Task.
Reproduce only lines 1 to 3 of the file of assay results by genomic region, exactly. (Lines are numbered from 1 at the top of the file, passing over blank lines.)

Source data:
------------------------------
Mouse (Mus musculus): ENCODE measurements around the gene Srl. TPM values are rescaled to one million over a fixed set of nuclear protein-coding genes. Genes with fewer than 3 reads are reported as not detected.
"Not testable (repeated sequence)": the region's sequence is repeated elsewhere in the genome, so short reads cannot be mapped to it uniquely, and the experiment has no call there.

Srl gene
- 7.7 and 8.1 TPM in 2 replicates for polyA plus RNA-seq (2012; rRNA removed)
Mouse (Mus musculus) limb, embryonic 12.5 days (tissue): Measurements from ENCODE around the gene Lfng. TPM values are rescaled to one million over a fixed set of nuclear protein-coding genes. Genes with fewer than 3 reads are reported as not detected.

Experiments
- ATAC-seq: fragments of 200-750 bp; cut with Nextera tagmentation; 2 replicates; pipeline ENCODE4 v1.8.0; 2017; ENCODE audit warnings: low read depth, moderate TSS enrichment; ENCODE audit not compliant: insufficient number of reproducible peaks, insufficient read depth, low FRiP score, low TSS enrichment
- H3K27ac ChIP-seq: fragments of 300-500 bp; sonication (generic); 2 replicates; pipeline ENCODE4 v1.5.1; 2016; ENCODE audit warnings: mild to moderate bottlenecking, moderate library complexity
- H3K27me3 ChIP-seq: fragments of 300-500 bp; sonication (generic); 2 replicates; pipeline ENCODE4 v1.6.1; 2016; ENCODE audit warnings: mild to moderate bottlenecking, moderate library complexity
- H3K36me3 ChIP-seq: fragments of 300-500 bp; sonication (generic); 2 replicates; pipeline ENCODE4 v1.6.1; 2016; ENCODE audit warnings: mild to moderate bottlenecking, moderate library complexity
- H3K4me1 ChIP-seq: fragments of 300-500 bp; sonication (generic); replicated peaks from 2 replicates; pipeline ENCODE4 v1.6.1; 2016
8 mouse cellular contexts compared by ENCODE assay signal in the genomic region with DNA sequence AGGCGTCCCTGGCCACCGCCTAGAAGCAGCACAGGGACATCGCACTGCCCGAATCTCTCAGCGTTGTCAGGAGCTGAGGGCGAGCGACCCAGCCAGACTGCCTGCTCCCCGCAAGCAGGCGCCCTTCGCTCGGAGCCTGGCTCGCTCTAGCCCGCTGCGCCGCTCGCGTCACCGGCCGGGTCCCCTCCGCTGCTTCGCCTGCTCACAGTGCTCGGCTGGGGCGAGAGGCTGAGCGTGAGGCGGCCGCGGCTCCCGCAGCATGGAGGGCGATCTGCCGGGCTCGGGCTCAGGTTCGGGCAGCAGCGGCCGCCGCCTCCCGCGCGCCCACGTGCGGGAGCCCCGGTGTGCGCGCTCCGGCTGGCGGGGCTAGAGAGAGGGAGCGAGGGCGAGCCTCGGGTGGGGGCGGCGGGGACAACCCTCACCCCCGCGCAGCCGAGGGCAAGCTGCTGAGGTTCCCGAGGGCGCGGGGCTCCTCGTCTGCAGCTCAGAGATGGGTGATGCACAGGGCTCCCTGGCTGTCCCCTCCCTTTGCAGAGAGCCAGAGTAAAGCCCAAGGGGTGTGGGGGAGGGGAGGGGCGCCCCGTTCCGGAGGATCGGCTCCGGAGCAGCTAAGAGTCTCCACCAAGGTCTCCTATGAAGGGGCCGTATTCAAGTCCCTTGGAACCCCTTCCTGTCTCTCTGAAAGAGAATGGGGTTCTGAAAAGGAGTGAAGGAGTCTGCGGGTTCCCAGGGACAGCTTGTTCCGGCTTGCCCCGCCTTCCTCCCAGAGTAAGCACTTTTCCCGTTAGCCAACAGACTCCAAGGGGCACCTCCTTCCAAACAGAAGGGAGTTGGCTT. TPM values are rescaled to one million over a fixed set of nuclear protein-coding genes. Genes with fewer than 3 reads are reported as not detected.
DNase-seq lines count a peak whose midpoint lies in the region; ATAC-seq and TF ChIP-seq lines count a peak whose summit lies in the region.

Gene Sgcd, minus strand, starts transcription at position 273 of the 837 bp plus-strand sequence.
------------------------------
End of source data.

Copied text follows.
Mouse (Mus musculus): ENCODE measurements around the gene Srl. TPM values are rescaled to one million over a fixed set of nuclear protein-coding genes. Genes with fewer than 3 reads are reported as not detected.
"Not testable (repeated sequence)": the region's sequence is repeated elsewhere in the genome, so short reads cannot be mapped to it uniquely, and the experiment has no call there.

Srl gene